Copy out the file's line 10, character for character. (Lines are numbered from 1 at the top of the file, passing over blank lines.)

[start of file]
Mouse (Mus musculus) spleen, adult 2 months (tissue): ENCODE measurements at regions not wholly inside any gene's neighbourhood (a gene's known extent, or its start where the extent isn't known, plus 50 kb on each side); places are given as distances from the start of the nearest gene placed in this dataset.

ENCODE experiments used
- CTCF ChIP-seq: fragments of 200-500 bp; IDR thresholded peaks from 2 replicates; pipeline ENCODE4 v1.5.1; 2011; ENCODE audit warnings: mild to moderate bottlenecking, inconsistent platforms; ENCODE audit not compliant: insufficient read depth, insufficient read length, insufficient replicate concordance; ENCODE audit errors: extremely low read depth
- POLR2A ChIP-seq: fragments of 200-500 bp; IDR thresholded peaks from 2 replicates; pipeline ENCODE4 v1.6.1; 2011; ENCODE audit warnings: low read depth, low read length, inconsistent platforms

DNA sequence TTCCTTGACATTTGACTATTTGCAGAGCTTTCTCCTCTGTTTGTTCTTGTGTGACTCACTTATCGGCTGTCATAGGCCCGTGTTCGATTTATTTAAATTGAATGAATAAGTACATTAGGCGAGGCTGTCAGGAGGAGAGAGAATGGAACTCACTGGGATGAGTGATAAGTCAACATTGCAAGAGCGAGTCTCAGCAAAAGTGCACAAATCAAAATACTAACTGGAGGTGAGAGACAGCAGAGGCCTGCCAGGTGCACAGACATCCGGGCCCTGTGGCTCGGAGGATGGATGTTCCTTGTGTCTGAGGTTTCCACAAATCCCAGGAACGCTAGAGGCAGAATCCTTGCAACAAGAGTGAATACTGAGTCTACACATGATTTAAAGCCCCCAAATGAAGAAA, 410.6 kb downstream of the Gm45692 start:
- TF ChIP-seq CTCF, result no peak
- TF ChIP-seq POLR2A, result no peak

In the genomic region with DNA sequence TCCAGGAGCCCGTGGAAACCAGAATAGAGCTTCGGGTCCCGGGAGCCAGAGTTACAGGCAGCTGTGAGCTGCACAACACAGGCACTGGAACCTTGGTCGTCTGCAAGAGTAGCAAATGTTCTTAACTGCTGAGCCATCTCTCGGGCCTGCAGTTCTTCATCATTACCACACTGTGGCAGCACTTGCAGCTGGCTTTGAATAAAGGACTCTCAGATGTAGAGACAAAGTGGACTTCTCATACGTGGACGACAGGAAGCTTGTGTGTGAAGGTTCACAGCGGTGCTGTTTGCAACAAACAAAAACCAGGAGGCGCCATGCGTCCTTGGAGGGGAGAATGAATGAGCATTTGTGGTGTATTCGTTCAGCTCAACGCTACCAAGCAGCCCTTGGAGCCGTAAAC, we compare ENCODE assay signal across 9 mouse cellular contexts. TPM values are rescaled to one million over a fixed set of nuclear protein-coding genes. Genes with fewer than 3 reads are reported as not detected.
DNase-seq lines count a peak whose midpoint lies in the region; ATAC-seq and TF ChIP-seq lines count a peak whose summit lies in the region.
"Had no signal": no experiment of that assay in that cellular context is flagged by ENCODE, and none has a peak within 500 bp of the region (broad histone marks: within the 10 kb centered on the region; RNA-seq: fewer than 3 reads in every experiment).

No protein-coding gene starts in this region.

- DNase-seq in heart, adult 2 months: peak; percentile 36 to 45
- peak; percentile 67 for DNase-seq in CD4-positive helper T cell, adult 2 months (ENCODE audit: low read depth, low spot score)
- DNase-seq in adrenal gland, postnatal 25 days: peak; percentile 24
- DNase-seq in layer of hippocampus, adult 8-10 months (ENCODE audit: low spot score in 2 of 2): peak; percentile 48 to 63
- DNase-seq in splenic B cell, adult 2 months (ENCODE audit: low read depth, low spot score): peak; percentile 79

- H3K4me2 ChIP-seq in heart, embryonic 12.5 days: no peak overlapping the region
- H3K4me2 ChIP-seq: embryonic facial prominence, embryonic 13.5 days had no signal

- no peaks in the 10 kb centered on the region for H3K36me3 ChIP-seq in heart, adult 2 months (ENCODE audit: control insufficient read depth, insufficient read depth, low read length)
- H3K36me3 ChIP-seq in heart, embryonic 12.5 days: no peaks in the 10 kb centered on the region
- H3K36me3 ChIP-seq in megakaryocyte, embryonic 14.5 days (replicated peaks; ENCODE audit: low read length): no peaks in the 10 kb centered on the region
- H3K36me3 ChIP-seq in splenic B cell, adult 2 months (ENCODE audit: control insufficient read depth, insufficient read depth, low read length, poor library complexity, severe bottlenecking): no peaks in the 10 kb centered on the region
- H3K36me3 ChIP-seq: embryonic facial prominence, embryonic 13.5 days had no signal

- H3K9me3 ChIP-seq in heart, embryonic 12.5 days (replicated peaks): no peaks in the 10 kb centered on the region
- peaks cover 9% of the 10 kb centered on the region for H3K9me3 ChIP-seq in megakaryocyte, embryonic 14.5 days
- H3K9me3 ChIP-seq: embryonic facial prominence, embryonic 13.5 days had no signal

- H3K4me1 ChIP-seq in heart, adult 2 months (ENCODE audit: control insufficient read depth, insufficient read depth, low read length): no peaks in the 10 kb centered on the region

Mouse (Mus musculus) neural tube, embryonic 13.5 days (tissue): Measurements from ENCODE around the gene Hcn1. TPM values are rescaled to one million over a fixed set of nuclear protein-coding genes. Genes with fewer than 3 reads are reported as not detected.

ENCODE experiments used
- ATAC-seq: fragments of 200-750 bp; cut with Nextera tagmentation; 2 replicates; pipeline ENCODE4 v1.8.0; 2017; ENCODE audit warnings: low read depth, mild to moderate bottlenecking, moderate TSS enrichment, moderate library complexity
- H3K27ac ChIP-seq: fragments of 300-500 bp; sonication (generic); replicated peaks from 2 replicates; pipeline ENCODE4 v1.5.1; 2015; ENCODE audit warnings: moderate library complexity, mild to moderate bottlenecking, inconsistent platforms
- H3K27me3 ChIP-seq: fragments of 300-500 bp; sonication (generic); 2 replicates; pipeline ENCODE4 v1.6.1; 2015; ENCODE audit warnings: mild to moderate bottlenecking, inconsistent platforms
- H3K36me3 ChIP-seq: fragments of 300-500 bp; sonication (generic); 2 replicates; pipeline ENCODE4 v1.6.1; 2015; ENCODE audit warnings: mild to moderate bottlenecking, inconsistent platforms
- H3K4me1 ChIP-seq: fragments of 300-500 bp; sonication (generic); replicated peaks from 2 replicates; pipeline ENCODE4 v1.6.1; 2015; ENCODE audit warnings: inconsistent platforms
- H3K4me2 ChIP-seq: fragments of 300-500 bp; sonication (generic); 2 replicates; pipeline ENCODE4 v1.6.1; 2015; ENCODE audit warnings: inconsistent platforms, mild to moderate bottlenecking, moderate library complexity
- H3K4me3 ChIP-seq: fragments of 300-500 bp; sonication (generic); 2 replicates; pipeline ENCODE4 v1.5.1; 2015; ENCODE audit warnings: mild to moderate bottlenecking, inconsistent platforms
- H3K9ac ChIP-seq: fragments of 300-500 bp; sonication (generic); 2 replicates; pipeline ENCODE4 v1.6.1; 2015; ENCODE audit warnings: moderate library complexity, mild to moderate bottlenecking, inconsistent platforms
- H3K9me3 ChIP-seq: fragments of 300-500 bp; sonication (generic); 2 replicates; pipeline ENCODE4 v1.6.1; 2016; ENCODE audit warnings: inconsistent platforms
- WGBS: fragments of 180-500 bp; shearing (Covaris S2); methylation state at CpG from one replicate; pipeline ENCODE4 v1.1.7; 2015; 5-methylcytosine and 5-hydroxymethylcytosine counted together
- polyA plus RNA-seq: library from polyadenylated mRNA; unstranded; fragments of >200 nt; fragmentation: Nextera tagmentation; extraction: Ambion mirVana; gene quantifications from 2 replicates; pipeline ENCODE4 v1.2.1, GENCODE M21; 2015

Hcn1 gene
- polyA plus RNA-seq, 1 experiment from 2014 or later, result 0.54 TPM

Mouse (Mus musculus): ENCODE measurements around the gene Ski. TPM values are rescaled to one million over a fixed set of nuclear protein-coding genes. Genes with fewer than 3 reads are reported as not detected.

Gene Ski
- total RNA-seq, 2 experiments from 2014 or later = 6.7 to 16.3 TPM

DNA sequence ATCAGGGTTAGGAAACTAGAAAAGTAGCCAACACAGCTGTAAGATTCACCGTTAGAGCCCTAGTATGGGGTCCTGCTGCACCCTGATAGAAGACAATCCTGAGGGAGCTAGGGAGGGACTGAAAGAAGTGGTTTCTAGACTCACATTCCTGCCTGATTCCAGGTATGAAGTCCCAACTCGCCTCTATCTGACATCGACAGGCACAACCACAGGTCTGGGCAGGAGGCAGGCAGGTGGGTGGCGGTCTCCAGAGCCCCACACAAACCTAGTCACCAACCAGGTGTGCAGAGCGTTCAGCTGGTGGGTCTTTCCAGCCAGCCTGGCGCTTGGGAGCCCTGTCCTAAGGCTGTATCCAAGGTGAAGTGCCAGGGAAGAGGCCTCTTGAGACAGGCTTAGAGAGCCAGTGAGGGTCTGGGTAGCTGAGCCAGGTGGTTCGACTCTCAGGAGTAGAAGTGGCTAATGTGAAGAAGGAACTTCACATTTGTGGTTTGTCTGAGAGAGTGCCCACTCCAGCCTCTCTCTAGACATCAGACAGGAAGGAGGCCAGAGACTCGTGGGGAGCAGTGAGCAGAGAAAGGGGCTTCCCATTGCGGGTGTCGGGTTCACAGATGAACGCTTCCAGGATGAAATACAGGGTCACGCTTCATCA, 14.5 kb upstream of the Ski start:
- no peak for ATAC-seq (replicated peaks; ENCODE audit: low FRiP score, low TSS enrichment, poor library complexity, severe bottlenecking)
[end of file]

"Had no signal": no experiment of that assay in that cellular context is flagged by ENCODE, and none has a peak within 500 bp of the region (broad histone marks: within the 10 kb centered on the region; RNA-seq: fewer than 3 reads in every experiment).